This is a VOA Special English Background Report.
On Tuesday, British forces outside Basra, in southern Iraq, reported signs of a civilian rebellion against the rule of Saddam Hussein. Iraq called the charges "lies." Basra is the second largest city in Iraq, after the capital. The British fired artillery at Iraqi forces in the city who they said were shelling civilians. Wednesday, Britain's Prime Minister Tony Blair said he believed there was what he called a "limited form of uprising." But Arab television had conflicting reports.
Some coalition officials have been hopeful that Iraqi civilians in the south would attack troops loyal to the president. The majority of the people in southern Iraq are Shiite Muslims. Shiites are the largest minority group in Islam. However, Shiites are the majority of the population in Iraq. Yet they are not represented in the government. Saddam Hussein and his officials are Sunni, as are most Muslims. The Shiites often come into conflict with the ruling Baath party.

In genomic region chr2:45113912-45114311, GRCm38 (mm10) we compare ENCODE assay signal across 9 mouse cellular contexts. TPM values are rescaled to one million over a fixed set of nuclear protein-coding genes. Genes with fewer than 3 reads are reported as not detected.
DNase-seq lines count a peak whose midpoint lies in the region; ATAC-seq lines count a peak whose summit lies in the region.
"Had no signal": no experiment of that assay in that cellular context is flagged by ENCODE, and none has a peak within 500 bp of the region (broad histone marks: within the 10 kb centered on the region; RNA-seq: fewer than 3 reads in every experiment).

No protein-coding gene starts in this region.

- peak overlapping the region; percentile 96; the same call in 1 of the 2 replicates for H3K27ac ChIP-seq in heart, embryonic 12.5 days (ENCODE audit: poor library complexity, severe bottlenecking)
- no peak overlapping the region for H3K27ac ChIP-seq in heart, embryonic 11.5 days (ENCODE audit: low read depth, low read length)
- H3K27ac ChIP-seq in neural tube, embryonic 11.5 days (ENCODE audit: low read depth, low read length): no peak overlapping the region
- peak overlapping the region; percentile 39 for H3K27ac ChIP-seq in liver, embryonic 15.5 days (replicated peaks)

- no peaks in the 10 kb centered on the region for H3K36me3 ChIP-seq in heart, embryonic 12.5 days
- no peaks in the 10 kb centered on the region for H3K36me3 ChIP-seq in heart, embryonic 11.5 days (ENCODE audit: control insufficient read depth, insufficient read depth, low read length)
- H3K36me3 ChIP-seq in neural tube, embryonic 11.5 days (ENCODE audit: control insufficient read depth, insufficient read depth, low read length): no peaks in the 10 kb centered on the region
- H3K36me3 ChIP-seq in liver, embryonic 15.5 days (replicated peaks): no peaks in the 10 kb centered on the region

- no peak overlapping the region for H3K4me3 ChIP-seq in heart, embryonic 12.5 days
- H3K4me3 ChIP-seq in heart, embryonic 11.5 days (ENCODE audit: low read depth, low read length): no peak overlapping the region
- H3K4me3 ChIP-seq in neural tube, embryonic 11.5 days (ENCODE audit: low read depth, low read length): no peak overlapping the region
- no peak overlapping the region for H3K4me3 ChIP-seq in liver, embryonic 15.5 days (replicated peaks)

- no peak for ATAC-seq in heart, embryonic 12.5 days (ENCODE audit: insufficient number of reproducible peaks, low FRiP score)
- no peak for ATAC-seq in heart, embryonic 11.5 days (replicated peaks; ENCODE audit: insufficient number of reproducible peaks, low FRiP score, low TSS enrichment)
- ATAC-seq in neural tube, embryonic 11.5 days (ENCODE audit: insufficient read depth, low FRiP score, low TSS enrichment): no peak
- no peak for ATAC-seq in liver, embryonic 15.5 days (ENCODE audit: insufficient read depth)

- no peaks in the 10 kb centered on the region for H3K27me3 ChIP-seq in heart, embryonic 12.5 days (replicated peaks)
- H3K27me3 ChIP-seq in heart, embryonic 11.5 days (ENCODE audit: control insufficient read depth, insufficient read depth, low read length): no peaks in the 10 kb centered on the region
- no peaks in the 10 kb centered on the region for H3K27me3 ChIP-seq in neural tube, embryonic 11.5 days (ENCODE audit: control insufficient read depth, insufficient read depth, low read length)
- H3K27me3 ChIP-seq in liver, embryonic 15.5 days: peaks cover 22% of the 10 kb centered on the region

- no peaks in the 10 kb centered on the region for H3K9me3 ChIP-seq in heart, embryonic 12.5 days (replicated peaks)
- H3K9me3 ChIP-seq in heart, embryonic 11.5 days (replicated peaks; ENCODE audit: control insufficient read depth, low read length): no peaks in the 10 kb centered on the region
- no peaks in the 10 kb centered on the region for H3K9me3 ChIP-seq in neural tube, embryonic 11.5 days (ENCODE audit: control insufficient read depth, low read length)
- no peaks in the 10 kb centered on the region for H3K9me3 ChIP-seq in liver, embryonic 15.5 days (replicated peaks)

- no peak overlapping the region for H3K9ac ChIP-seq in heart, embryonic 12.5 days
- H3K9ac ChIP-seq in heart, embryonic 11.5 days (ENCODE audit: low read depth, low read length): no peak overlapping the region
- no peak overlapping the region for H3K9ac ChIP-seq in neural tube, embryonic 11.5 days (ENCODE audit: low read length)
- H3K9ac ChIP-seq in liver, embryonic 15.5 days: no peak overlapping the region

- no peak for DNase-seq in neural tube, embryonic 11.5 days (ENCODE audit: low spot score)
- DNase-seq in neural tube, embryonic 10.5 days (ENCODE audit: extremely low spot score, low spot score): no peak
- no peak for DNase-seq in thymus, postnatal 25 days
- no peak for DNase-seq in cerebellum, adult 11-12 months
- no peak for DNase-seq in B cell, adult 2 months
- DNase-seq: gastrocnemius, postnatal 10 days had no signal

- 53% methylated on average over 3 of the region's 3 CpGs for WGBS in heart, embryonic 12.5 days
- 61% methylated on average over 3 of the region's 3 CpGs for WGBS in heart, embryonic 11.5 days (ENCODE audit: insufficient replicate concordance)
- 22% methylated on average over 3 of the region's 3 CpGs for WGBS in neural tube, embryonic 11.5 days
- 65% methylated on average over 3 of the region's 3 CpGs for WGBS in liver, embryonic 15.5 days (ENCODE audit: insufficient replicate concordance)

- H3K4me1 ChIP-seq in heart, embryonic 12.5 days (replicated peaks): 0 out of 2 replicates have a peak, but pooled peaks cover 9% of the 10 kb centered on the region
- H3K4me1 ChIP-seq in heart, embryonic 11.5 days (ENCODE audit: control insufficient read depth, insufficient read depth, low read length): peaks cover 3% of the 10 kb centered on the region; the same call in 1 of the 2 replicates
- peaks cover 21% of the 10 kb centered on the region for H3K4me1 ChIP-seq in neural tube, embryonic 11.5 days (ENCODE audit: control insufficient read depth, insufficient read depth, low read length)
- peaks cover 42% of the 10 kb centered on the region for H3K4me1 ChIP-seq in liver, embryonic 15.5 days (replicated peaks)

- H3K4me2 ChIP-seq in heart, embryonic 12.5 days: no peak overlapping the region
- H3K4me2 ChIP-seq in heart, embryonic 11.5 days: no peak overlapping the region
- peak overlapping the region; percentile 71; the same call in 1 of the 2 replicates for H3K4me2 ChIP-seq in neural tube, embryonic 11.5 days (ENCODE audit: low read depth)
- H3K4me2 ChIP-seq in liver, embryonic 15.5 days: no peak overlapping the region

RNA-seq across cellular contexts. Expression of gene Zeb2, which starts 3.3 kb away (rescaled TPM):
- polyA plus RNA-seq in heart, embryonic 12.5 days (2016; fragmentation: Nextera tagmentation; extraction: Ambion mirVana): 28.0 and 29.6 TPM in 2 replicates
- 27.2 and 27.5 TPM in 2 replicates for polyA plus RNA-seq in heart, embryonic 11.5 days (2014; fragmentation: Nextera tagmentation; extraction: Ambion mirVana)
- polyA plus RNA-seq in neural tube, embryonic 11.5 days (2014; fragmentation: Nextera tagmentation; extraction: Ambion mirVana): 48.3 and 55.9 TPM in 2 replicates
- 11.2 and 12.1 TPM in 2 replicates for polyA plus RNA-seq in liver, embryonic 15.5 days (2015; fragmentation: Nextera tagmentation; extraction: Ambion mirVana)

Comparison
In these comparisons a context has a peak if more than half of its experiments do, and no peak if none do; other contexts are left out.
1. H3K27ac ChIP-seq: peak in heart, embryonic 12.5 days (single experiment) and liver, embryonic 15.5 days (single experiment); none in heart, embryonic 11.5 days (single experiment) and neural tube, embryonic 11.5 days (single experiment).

Outside of Baghdad, Shiites live mainly in the southern "no-fly" area. The United States and Britain established this area to protect the Shiites after the nineteen-ninety-one Gulf war.
Shiites have said the United States and its allies must help them gain power in Iraq. Yet Shiite leaders do not completely trust the United States. They remember what happened during and after the Gulf War twelve years ago. The United States urged the Iraqi opposition to rebel. The Shiites did that shortly after the war. But they were poorly equipped. They received no American help. Iraqi forces quickly crushed the rebellion. The Republican Guards killed thousands of Shiites.
Many Shiites have not welcomed American troops back into Iraq. The United States knows that the memory of that failed rebellion is one of the main reasons why.
Iraq's main Shiite opposition group is based in Iran. The leader of that group says coalition forces are welcome as long as they help Iraqis oust Saddam Hussein. But after that, he says, they must leave.